Having lost the initiative on the issue of Iran's nuclear ambitions, the Khomeinist leadership in Tehran is trying to hide behind a number of threats.
The talk in Tehran these days hinges around the assertion that "if you do this, we shall do that", which means leaving the initiative to the adversary.
A number of specific threats may be deduced from the contradictory statements made by leading figure in Tehran, including President Mahmoud Ahmadinejad.
The first threat, made through the media, is that, the Islamic Republic would damage the global economy by manipulating oil supplies. President Ahmadinejad has threatened to push crude oil prices to $200 per barrel.
This, we are told, could be done in two ways.
The first and most obvious is to stop Iran's oil exports.
Although Iran accounts for less than two per cent of the global oil trade, there is no doubt that a sudden halt to its supplies would affect Europe and the Far East. The effect, however, is certain to be temporary, as other producers rush to cover the shortfall. The question, therefore, is what might the Khomeinist leaders do after they have played that card?
The second way in which oil supplies could be tampered with is by closing the Strait of Hormuz, the narrow body of water through which passes nearly 40 per cent of the world's oil exports each day. The latest version of that threat has come from Muhammad-Javad Larijani, Tehran's chief negotiator on the nuclear dossier.
Closing the strait, however, is easier said than done.
To start with, the route for tankers passes through the channel south of the Iranian island of Qishm. The northern channel, which is entirely owned and controlled by Iran, known as the Clarence Strait, is too shallow for tankers and big ships.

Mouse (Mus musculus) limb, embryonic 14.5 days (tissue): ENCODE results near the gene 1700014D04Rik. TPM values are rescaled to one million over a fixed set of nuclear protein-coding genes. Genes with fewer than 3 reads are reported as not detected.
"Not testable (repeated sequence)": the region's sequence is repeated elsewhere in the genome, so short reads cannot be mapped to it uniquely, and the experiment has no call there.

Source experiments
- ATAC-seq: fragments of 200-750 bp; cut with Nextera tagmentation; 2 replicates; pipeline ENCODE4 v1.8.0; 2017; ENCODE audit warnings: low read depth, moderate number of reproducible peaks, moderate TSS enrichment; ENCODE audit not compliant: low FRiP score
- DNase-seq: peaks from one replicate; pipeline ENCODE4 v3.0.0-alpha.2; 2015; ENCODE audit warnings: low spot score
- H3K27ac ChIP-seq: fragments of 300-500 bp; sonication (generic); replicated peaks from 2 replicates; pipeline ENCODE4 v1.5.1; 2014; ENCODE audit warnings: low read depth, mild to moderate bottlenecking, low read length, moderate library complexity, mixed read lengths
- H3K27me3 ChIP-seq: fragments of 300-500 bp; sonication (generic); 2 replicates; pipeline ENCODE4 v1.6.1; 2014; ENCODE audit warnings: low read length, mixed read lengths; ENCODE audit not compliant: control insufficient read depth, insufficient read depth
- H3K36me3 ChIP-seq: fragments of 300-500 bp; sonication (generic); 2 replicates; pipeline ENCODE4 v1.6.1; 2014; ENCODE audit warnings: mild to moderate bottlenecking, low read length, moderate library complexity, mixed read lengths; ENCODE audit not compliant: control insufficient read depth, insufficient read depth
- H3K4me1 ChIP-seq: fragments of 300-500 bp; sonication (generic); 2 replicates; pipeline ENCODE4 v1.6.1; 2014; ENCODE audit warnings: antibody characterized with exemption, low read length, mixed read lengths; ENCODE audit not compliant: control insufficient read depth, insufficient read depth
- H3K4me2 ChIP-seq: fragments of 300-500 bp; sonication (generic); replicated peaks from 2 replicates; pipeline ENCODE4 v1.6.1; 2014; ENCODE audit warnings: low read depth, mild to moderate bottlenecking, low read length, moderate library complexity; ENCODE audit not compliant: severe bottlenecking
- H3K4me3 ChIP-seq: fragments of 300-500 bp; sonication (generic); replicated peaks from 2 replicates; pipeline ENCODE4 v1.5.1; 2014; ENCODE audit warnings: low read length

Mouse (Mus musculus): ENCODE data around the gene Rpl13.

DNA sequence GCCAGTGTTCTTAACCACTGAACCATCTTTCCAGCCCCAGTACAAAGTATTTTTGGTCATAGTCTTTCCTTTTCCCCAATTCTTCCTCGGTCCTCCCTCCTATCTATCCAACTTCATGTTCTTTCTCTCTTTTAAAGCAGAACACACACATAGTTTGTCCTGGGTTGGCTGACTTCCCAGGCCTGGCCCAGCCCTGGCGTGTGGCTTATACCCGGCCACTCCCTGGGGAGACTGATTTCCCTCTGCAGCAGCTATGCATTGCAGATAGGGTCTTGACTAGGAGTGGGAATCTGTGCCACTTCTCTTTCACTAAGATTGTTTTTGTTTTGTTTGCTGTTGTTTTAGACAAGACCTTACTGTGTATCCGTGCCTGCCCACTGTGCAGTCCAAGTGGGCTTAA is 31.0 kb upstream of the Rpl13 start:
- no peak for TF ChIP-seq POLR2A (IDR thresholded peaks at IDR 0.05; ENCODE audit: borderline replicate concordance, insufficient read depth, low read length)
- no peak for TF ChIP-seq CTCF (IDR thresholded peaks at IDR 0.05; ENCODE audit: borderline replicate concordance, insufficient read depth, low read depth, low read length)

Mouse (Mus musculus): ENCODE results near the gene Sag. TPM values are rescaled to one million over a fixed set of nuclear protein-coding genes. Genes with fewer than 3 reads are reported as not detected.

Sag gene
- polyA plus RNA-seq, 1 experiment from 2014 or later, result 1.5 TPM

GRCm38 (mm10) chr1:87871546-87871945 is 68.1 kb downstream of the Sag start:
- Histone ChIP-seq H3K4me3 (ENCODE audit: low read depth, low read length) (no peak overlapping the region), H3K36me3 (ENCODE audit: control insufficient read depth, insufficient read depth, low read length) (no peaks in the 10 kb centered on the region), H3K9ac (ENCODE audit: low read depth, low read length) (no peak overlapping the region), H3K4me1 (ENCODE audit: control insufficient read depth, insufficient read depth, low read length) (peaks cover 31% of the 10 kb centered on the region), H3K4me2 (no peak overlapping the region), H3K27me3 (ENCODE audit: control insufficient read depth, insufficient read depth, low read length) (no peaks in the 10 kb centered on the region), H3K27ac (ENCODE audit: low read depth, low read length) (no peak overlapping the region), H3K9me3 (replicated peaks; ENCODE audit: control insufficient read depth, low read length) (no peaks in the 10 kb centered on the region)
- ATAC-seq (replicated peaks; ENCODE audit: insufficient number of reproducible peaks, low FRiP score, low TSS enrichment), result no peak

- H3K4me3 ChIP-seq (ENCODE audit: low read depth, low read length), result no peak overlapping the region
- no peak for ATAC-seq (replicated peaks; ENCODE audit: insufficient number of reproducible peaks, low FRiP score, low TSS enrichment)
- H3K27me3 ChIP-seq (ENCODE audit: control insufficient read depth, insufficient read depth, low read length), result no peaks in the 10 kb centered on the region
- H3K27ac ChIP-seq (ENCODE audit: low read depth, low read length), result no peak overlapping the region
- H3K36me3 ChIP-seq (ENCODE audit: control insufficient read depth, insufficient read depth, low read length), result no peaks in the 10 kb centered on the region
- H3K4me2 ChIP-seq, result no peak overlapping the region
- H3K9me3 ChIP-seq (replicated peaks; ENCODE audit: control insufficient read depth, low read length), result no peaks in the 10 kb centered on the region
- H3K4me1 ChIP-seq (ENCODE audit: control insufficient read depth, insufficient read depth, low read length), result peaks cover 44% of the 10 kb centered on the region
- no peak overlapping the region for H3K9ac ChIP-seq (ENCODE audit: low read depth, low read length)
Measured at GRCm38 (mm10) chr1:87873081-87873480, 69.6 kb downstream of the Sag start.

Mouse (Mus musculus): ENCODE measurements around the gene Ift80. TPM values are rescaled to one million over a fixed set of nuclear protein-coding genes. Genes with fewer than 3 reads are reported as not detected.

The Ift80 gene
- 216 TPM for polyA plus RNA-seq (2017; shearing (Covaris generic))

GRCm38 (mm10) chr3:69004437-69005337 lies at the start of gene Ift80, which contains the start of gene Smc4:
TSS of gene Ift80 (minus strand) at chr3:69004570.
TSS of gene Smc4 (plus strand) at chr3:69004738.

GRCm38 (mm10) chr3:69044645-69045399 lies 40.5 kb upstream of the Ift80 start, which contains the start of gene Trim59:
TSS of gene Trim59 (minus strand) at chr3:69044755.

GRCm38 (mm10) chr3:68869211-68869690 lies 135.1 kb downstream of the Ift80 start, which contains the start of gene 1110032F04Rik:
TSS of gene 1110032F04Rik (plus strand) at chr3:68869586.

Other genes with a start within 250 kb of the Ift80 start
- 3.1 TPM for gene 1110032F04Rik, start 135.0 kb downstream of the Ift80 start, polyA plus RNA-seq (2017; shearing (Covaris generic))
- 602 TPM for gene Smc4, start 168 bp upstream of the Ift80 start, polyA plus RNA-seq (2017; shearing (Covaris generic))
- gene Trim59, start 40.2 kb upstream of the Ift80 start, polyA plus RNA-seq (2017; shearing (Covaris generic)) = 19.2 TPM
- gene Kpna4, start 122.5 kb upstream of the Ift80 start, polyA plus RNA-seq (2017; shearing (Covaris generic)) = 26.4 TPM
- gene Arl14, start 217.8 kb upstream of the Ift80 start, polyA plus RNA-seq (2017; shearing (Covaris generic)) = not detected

The southern channel, however, is under the joint sovereignty of Iran and the Sultanate of Oman. It is unlikely that the sultanate, which has close ties with the United States and Britain, would agree to close the channel to please Tehran. That would oblige the Khomeinists to shut the channel by force, in effect declaring war on Oman. That, in turn, could amount to a declaration of war against all members of the Gulf Cooperation Council.
To close the strait, the Khomeinists would have two options. The first is to mine the southern channel and hope for the best. But the US and the UK already have minesweepers in the Gulf that could dredge the strait in weeks. The Khomeinists' second option is to fire on tankers passing through the strait, as they did in 1987 when they tried to interrupt Kuwait's oil exports by firing on Kuwaiti tankers.
Today, however, that option may not be as easily available. One must assume that the US or whoever else decides to take military action against the Khomeinist regime would start by knocking out its firing positions along the coast.
Even if the Khomeinists are allowed to close the strait without being punished, there is one more reason why they will not be able to implement that threat. The reason is that the Khomeinist regime imports more than 40 per cent of the refined petroleum products it consumes at home. Close the strait and the Khomeinist regime would find it hard to put petrol in its military vehicles, tanks and airplanes.
Even without closing the strait, the threat of war could produce a decline in navigation in the Gulf, because insurance companies would raise premiums to levels that many traders might not be able to afford. Even then, the biggest loser would be the Khomeinist regime that depends on the waterway for 85 per cent of its imports and exports.
The second threat made by Khomeinist leaders is that they will respond to any attack by counter-attacking elsewhere.
This can be done in on two fronts- near and far.
The most vulnerable portions of the near front run through Afghanistan and Iraq where the Khomeinist regime has a number of clients.